Mozilla Foundation activities, week ending 2007/06/29
This is my report on my activities related to the Mozilla Foundation for the week ending June 29, 2007.
Projects for the week
Here's a partial listing of what I and others did this past week:
Grants and related activities. I approved funding for a project to enhance the NVDA open source screen reader for Windows to better support Firefox. This actually happened some time ago, but I forgot to mention it: WebAIM completed its project to produce revised XUL accessibility guidelines and create a XUL accessibility evaluation tool. Henri Sivonen completed the third milestone on his current HTML5 conformance checker project.
Next action(s): Evaluate a funding request for sponsorship of a developer workshop (Mozilla-related but not Mozilla-specific). Do a blog post summarizing our accessibility-related efforts, as well as a brief meeting report on CSUN and G3ICT.
IP/legal issues. I asked our lawyers to initiate trademark registration of the Camino logo.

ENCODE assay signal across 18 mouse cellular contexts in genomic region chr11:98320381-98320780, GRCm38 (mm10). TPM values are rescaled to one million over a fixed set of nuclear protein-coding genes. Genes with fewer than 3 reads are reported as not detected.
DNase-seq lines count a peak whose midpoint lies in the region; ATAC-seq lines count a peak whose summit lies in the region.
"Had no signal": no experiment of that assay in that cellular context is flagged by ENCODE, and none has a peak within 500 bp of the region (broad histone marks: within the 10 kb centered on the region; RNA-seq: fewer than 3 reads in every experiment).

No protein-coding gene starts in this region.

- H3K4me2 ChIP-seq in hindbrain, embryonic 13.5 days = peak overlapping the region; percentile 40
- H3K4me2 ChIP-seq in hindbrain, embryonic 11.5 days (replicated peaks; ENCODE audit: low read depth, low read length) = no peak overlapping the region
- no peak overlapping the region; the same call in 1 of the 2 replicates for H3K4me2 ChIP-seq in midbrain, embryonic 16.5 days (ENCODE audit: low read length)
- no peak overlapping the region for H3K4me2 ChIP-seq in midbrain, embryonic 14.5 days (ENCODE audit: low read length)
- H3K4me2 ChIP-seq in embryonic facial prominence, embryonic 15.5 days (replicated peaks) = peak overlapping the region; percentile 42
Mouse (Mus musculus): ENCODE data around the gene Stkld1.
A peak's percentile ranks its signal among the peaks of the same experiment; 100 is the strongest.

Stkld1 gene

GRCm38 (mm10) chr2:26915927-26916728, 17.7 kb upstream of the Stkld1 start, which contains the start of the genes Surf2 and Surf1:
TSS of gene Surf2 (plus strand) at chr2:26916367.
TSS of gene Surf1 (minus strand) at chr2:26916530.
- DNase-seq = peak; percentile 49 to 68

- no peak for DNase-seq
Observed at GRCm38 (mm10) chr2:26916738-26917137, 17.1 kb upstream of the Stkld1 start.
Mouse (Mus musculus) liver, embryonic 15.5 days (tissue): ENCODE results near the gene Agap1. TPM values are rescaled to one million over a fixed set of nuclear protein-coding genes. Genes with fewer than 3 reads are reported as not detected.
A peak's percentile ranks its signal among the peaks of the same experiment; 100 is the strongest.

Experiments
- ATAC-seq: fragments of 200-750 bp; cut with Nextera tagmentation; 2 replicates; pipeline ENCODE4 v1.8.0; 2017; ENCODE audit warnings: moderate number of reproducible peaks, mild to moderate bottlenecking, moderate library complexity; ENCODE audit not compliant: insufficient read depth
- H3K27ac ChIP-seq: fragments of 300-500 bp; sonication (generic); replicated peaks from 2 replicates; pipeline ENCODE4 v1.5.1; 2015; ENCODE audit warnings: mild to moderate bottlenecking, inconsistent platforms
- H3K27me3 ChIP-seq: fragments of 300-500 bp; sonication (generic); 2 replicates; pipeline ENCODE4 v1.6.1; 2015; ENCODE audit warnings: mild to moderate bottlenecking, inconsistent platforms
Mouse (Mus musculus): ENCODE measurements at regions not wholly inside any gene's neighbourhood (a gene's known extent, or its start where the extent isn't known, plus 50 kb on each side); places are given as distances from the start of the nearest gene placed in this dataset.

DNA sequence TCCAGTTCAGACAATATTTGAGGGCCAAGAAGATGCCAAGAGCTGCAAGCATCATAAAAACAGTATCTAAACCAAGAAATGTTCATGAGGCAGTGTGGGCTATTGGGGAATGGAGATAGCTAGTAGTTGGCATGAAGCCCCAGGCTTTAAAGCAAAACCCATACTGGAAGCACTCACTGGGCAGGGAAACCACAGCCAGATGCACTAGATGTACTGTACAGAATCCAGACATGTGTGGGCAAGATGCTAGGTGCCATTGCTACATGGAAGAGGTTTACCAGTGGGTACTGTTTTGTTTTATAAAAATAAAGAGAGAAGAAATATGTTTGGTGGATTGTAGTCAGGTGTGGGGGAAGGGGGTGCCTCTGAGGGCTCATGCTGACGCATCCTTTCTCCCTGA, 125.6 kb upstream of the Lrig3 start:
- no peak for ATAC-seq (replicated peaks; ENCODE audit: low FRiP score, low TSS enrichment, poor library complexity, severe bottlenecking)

Next action(s): Work with the SeaMonkey Council and others on appropriate policies for the SeaMonkey trademarks. Work more to get the contributors agreement moved forward.
Other. I took a day of vacation.
For more information see the weekly status reports published by other Mozilla Foundation people:
I'll be in Atlanta on July 2 to speak at the annual meeting of the National Federation of the Blind in Computer Science.
I'll be taking some vacation time the week of July 16 (postponed from the week of July 2).
I'll be attending at least part of OSCON 2007 July 23-27.
I'll be in Boston on July 30-31.
Last week I tried out an online backup service, Mozy, wanting to see if online backup was actually a viable strategy now that I have a FIOS connection. Unfortunately it took almost 24 hours to back up about 625MB of selected data—I could have done better writing the data to a CD-ROM and sending it via FedEx.
That's a pity, because I'd really like to see online backup work out. If Verizon quit emulating the cable companies and offered true symmetrical upload and download speeds, and if a service existed that could take advantage of that bandwidth, then I could in theory backup my entire iTunes library (all 30GB or so) in just a few hours.